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Quote:
Originally Posted by Tony42 View Post
Interestingly, classics often age and are forgotten as new generations emerge. The Fred Astaire, Ginger Rodgers movies are classics, but many people of my wife's generation (Y) haven't even heard of them. It will be interesting to see how many "classics" remain so. Star Wars (Ep4) will probably do so, but many others won't. Even 2001 is a closed book to many people. My brother, who is a scifi literature freak, found it to be one of the most boring and pretentious movies he'd ever seen. (I think he's nuts... but that's another story )
He's quite right, re 2001.
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Old 02-05-2008, 07:26 PM   #12
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Quote:
Originally Posted by Known Space View Post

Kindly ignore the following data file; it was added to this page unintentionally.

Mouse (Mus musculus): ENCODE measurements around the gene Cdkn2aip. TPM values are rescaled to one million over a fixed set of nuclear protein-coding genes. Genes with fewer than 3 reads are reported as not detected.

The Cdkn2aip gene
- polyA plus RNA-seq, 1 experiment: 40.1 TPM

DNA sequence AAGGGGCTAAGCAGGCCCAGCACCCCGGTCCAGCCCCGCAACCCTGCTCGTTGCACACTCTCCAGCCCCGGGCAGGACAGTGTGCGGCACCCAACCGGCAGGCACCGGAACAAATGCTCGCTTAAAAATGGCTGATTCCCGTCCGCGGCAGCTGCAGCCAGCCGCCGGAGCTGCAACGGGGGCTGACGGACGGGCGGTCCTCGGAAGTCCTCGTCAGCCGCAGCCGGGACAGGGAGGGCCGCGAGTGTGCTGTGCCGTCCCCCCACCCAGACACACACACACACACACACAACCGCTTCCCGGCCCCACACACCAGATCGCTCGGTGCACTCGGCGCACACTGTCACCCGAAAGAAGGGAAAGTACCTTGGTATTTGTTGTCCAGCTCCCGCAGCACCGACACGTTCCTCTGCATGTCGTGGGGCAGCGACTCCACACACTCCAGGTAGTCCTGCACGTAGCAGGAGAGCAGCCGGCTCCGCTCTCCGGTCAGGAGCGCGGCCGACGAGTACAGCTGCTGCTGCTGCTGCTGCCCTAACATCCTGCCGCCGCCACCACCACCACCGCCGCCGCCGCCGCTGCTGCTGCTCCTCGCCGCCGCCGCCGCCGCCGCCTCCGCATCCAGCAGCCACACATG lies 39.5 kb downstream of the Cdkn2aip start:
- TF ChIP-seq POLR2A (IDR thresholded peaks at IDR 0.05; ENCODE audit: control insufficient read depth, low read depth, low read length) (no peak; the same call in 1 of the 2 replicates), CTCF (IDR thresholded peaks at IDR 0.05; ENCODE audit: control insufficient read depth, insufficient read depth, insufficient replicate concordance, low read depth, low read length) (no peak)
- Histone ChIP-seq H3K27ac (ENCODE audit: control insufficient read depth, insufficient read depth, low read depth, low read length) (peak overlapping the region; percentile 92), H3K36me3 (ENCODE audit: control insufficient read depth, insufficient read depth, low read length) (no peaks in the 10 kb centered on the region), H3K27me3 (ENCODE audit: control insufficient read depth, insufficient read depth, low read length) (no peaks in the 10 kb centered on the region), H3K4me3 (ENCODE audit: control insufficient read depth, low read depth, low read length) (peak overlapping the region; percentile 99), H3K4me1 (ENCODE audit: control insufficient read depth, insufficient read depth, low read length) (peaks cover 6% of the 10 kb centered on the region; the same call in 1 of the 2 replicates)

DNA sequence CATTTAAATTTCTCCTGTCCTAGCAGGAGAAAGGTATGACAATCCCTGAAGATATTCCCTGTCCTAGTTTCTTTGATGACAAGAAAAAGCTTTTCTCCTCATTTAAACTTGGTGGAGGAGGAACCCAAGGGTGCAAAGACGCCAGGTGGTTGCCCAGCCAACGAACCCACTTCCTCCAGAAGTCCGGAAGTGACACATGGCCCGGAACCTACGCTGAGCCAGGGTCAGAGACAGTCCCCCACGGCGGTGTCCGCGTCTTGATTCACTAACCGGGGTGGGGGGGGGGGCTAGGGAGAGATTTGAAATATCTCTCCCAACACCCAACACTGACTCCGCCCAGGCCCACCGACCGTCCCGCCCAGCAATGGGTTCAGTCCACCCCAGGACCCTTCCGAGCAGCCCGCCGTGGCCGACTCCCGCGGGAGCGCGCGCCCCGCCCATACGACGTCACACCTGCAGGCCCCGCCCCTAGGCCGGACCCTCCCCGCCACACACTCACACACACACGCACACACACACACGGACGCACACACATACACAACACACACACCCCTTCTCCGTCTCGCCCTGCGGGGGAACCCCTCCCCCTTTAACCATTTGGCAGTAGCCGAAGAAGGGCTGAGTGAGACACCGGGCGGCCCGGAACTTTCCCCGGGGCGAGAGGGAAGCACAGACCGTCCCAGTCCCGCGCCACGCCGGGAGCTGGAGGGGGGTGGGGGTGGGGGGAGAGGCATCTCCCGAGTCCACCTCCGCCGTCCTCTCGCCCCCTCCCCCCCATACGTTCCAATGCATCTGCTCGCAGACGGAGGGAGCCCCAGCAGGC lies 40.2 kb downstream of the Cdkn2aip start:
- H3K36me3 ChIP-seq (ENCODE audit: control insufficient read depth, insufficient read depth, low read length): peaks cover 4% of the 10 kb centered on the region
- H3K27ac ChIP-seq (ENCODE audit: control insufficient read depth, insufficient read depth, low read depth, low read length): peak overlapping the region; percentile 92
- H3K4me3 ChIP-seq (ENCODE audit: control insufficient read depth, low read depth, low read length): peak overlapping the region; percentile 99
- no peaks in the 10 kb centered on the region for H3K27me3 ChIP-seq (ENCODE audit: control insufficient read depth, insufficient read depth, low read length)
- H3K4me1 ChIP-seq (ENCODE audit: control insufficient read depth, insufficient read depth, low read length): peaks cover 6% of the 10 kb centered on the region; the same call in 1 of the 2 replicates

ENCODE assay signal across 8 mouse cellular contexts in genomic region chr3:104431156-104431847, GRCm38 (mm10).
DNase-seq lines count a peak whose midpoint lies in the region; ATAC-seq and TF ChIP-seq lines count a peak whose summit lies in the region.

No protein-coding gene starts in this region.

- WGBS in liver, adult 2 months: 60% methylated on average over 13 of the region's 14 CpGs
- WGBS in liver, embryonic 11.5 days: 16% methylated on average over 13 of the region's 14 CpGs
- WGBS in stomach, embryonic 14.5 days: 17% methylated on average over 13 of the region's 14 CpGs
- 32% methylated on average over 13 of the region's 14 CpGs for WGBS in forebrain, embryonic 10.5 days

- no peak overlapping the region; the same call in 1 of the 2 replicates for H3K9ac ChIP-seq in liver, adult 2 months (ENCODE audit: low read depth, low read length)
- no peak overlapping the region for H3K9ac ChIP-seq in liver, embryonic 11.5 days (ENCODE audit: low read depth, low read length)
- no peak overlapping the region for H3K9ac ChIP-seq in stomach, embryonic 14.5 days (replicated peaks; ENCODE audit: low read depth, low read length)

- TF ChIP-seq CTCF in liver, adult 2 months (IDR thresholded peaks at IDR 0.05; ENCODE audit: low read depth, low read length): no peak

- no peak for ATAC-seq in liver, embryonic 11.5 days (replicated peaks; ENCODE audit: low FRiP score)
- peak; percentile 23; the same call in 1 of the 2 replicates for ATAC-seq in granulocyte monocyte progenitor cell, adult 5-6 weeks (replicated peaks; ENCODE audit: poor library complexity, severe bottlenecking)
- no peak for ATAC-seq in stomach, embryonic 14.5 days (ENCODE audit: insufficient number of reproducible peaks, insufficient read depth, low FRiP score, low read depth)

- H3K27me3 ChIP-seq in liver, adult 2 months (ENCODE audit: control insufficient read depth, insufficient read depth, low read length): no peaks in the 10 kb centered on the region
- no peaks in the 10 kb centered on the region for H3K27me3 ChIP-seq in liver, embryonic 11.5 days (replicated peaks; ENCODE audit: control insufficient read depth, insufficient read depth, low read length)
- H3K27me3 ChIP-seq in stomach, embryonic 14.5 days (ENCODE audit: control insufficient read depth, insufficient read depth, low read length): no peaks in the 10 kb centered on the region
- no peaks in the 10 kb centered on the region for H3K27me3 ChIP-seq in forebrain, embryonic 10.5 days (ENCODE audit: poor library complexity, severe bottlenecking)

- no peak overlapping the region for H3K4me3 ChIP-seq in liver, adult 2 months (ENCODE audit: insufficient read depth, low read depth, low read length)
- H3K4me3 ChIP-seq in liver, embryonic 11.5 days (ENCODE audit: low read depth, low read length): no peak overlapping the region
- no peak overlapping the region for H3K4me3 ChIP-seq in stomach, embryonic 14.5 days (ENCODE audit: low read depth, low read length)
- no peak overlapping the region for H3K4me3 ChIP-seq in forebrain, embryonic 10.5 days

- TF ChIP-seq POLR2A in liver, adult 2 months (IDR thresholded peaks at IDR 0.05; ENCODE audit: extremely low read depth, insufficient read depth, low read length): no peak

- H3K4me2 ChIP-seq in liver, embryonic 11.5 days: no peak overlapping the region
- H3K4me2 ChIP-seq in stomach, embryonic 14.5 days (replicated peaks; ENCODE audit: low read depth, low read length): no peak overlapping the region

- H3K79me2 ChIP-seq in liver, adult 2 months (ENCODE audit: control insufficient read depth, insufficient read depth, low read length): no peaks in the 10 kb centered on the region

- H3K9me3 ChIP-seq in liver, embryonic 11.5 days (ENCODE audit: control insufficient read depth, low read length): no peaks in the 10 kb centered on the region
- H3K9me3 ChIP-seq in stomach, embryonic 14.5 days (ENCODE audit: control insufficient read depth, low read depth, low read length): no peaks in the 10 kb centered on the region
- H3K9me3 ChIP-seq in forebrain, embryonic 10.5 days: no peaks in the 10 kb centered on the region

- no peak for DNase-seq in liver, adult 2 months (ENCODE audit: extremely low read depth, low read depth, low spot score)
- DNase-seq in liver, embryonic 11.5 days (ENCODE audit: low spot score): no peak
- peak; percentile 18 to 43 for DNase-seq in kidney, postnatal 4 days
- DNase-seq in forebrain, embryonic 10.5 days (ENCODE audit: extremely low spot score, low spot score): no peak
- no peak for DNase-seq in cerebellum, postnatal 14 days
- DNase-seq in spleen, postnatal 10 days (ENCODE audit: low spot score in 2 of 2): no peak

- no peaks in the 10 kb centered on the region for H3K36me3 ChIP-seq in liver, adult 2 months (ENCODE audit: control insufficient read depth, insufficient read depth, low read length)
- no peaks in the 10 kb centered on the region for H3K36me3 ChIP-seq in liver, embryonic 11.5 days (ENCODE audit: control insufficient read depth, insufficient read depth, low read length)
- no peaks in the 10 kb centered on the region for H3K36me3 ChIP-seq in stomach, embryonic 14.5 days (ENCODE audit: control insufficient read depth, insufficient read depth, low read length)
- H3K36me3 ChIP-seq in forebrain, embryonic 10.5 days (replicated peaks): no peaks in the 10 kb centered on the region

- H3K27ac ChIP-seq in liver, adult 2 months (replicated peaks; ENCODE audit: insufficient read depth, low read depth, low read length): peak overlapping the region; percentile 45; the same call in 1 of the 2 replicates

Life on Mars (The first series ) is the same for the same reasons, though the current one is defenitely not.
You're referring to 'Ashes to Ashes'? I ain't seen it, but my Spidey-sense tells me they should have left well alone.
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Old 04-05-2008, 12:55 AM   #13
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I always think of a cult show as something that everyone knows about but hasn't nessacirilly seen or was popular when made like the prisoner or kolchak or buckaroo banzai (am I the only one that likes this movie), where as I think of something as classic that is well known now and as something that was big when it was out and has not died off like star trek, star wars or the classic monster movies. but you do have some that fill both boxes like blakes 7 space 1999, thunderbirds etc